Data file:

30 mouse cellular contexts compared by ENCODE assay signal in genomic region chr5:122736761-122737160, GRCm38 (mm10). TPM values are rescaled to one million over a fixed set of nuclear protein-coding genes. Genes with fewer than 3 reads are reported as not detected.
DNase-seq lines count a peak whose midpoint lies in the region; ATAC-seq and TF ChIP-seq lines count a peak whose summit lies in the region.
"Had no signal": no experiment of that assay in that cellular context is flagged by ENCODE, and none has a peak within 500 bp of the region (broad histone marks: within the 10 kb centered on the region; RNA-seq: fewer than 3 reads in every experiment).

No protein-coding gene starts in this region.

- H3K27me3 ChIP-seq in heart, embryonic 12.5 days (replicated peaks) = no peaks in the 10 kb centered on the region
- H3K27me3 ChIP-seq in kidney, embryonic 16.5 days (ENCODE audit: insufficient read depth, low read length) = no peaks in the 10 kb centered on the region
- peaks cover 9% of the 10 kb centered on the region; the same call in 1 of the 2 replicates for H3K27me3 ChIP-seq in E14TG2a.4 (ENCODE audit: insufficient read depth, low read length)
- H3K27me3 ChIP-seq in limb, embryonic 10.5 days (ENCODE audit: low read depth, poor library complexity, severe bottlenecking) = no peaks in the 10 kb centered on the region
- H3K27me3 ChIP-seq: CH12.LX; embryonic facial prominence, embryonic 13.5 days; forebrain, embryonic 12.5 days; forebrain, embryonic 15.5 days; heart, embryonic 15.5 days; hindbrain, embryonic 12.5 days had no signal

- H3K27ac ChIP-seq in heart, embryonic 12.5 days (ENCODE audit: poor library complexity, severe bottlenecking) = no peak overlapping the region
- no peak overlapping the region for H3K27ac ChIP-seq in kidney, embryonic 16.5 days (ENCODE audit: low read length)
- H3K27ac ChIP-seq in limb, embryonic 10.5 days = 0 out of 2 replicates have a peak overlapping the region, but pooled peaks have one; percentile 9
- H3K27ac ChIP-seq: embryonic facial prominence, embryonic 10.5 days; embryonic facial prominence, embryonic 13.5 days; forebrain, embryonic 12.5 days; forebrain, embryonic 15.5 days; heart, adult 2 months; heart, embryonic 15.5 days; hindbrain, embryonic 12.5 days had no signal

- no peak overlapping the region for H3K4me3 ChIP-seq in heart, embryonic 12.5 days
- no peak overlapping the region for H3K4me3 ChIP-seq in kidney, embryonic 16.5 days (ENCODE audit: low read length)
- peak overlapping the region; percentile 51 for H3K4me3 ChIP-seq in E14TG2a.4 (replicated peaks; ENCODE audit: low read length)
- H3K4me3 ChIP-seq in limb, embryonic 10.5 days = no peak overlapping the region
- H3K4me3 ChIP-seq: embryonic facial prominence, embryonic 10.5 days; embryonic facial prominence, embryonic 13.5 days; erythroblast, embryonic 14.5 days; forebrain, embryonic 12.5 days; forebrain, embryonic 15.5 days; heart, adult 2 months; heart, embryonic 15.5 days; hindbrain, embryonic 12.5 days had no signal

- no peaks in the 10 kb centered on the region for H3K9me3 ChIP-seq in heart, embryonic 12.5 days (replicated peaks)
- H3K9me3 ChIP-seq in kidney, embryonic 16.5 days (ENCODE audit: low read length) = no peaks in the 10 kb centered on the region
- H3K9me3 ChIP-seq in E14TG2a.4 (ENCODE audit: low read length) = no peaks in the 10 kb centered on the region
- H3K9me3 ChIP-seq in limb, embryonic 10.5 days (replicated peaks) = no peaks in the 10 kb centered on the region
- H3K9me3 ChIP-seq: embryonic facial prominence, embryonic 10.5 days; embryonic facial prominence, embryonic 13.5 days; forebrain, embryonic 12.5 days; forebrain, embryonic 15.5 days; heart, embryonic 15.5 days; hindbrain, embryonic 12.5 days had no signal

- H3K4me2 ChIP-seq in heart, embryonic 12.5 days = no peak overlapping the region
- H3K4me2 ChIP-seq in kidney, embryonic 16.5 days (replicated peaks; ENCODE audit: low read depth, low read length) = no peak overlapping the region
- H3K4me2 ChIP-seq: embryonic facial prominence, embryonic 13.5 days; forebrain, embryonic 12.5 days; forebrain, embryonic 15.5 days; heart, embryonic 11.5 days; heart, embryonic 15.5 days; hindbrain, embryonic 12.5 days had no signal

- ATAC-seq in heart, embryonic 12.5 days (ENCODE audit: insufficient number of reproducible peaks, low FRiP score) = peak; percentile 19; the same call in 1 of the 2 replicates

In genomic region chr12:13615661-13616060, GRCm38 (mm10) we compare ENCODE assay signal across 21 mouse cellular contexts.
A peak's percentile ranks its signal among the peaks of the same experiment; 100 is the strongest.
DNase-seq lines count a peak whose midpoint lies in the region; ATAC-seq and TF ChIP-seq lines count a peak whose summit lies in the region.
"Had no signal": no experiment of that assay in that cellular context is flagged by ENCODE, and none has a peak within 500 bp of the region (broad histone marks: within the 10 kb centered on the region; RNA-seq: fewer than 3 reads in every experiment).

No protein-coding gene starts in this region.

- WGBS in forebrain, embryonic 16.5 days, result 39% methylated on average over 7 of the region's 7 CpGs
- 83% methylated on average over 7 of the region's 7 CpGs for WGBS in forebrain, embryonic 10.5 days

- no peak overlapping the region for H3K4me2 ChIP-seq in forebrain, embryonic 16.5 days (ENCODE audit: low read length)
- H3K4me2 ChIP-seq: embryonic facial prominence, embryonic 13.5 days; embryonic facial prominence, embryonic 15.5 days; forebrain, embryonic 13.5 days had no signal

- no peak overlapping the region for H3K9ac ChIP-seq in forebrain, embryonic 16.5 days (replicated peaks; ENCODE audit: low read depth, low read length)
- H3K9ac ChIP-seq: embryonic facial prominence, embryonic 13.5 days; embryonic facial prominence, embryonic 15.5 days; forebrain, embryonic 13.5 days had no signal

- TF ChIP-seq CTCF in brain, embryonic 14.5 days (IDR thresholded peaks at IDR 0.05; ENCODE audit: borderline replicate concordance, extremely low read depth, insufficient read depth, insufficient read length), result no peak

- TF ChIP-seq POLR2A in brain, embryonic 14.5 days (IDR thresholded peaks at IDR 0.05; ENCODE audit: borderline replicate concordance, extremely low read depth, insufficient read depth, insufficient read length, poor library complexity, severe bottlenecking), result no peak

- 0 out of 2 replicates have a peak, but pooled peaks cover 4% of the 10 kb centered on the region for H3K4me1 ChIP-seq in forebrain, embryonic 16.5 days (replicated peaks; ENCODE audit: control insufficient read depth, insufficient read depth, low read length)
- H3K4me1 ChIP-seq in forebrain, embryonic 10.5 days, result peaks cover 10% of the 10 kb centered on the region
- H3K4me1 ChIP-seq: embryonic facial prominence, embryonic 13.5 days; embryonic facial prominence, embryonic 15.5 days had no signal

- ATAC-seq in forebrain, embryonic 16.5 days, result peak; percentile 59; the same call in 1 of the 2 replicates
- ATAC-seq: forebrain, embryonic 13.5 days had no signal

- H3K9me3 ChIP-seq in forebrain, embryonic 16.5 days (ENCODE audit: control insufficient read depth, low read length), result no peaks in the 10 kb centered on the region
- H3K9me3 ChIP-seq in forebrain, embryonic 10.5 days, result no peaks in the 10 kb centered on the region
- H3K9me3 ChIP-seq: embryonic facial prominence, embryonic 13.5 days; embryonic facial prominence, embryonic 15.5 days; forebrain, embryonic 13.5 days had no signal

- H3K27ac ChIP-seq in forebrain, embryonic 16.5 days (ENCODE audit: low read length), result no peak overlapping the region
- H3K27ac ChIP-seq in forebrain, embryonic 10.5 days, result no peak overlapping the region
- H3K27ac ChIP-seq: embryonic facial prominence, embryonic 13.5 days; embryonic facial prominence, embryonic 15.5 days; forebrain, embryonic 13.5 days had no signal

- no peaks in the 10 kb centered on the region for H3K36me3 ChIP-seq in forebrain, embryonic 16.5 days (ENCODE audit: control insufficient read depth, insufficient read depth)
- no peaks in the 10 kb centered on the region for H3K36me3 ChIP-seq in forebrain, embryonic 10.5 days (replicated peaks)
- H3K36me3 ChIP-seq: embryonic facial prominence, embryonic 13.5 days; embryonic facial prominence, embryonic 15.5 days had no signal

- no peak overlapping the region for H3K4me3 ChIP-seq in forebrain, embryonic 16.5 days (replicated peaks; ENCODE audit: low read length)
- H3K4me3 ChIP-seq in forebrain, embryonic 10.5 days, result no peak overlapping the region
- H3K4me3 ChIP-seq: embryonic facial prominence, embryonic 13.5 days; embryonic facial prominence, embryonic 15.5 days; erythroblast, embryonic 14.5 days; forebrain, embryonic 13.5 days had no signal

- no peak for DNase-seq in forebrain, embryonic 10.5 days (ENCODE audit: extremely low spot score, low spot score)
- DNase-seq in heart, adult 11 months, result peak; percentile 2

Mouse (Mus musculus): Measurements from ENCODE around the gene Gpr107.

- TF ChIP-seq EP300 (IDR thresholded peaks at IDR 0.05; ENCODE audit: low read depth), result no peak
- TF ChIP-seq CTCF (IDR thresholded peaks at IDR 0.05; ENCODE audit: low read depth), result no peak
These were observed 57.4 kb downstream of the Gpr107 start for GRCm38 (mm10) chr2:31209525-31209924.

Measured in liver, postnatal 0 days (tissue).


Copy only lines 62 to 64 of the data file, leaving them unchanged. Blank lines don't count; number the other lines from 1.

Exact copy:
- TF ChIP-seq CTCF (IDR thresholded peaks at IDR 0.05; ENCODE audit: low read depth), result no peak
These were observed 57.4 kb downstream of the Gpr107 start for GRCm38 (mm10) chr2:31209525-31209924.

Measured in liver, postnatal 0 days (tissue).